More Advanced Topics

Course material- Mathematics 266ABC.
Topics- All M.A. level topics as well as: first order partial differential equations; classification and theory of linear and nonlinear higher order partial differential equations; well-posed problems; classical potential theory, Dirichlet and Neumann problems; fundamental solutions; wave equations, Cauchy problem, initial-boundary value problems, energy estimates, method of characteristics, principle of linearization; variational problems; maximum principles; equations of fluid mechanics.


  • Bender C. M. & Orszag, S. A. (1978). Advanced Mathematical Methods for Scientists and Engineers, New York: McGraw-Hill.
  • Boyce, W. E. & Diprima, R. C. (1986). Elementary Differential Equations and Boundary Value Problem (4th edition), New York: Wiley.
  • Courant and Hilbert, Methods of Mathematical Physics, Vols. I, II.
  • Garabedian, Partial Differential Equations.
  • Haberman, Elementary Applied Partial Differential Equations.
  • John, Partial Differential Equations.
  • Stakgold, Boundary Value Problems of Mathematical Physics, Vols. I, II.
  • Zauderer, Partial Differential Equations of Applied Mathematics.
  • Haberman, Elementary Applied Partial Differential Equations

Course material: Mathematics 225ABC. The basic concepts of metric space point-set topology will be presumed known but will not be covered explicitly in the examination. For students unfamiliar with point-set topology, Mathematics 121 is suggested, although the topics covered in the analysis part of the Basic Examination are nearly sufficient. Geometry/Topology Area Exams given prior to September 2009 will cover the older syllabus which can be found here.


The topics covered fall naturally into three categories , corresponding to the three terms of Math. 225. However, the examination itself will be unified, and questions can involve combinations of topics from different areas.

  • 1) Differential topology: manifolds, tangent vectors, smooth maps, tangent bundle and vector bundles in general, vector fields and integral curves, Sard’s Theorem on the measure of critical values, embedding theorem, transversality, degree theory, the Lefshetz Fixed Point Theorem, Euler characteristic, Ehresmann’s theorem that proper submersions are locally trivial fibrations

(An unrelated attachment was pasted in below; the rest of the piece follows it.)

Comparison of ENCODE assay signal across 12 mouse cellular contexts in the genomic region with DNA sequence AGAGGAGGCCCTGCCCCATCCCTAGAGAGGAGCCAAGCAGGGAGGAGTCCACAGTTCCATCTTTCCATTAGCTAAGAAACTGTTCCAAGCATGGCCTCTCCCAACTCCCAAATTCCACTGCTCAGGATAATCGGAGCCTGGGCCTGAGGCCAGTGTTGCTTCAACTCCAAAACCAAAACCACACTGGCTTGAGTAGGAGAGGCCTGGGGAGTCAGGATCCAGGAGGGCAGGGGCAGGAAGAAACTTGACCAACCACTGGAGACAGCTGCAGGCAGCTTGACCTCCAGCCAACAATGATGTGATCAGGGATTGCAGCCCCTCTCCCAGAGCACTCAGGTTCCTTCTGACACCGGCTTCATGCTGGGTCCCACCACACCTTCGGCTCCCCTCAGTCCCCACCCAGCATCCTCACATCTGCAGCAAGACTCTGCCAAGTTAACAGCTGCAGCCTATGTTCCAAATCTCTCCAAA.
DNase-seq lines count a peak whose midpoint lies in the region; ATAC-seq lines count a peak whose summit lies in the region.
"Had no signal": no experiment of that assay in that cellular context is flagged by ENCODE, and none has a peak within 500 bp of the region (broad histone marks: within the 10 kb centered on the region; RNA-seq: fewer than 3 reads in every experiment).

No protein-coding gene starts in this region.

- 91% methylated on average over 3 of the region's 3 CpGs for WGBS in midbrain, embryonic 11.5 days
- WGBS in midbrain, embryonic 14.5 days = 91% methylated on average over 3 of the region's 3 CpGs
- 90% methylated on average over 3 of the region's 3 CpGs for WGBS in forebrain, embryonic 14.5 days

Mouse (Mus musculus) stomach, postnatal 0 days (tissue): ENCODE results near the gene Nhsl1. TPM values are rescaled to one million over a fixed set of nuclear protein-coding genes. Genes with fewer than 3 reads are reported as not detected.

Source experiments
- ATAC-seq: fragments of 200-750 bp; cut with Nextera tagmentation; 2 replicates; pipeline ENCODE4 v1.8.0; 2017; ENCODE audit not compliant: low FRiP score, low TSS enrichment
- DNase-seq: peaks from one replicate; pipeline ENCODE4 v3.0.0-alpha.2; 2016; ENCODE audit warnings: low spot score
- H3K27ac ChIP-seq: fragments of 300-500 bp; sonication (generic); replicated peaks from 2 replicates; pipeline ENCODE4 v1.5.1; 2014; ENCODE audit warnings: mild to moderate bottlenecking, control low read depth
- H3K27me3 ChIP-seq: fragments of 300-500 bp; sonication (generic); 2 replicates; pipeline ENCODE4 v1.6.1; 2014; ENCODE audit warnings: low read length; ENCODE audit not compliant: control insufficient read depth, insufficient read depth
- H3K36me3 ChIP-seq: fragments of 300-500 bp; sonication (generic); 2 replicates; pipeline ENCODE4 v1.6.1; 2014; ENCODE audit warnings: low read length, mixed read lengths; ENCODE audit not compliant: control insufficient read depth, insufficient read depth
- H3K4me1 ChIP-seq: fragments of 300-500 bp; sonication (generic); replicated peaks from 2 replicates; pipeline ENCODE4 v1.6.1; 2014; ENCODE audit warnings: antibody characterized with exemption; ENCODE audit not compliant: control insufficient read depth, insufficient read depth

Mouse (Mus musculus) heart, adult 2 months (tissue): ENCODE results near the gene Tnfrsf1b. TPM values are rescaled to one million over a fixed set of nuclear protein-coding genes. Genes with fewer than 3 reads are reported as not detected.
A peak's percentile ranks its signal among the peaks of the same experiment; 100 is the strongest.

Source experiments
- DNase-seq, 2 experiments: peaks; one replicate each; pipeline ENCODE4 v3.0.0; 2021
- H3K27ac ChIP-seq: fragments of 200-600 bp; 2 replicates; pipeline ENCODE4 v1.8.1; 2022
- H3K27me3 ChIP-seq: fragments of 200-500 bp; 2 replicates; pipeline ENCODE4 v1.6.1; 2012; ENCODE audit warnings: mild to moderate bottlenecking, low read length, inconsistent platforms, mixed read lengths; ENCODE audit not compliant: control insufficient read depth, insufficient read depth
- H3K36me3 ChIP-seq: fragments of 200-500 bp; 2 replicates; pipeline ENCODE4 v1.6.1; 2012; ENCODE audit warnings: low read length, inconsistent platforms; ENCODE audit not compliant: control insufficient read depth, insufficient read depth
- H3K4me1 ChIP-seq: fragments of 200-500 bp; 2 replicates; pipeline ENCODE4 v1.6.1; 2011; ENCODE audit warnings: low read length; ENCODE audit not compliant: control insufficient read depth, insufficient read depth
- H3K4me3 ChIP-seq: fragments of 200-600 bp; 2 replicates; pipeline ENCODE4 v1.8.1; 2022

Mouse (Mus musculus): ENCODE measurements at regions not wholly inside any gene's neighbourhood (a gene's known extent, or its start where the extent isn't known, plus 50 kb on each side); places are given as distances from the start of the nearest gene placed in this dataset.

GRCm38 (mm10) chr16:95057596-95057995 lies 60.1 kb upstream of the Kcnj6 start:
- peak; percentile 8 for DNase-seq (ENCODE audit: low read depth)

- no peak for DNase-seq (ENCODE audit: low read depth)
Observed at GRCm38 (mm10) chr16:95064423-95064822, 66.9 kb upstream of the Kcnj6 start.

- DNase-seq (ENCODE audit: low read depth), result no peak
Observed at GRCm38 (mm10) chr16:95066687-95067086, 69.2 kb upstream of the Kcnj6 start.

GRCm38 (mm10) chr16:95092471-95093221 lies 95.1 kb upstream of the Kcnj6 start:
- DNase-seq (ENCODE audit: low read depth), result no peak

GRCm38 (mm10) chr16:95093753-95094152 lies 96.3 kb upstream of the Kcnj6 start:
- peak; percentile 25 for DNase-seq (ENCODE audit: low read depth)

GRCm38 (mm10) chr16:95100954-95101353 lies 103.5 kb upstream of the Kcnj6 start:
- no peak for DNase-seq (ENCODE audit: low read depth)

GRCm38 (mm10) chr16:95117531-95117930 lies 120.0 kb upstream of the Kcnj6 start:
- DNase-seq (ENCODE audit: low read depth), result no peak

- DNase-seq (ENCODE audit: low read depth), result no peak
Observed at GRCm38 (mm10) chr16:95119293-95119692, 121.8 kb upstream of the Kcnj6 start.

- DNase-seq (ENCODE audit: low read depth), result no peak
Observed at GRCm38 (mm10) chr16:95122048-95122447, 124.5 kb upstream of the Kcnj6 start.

2) Differential geometry: Lie derivatives, integrable distributions and the Frobenius Theorem, differential forms, integration and  Stokes’ Theorem, deRham cohomology, including the Mayer-Vietoris sequence, Poincare duality, Thom classes, degree theory and Euler characteristic revisited from the viewpoint of deRham cohomology, Riemannian metrics, gradients, volume forms,  and the interpretation of the classical integral theorems as aspects of Stokes’ Theorem for differential forms
    3) Algebraic topology: Basic concepts of homotopy theory, fundamental group and covering spaces, singular homology and cohomology theory, axioms of homology theory, Mayer-Vietoris sequence, calculation of homology and cohomology of standard spaces, cell complexes and cellular homology, deRham’s theorem on the isomorphism of deRham differential –form cohomology and singular cohomology with real coefficient

Main References:

Additional References:

  • Abraham, R., Marsden, J., and Ratiu T. (1988). Manifolds, Tensor Analysis and Applications, New York: Springer Verlag.
  • Boothby, Introduction to Differentiable Manifolds and Riemannian Geometry
  • Greenberg, M. & Harper, J. (1981). Algebraic Topology, A Course, Reading, Mass.: Benjamin/Cummings Pub. Co.
  • Milnor, J. (1965). Topology from the Differential Viewpoint, Charlottesville, University Press of Virginia.
  • Warner, F., (1983). Foundations of differentiable manifolds and Lie groups, Springer.

Course material- Mathematics 220ABC.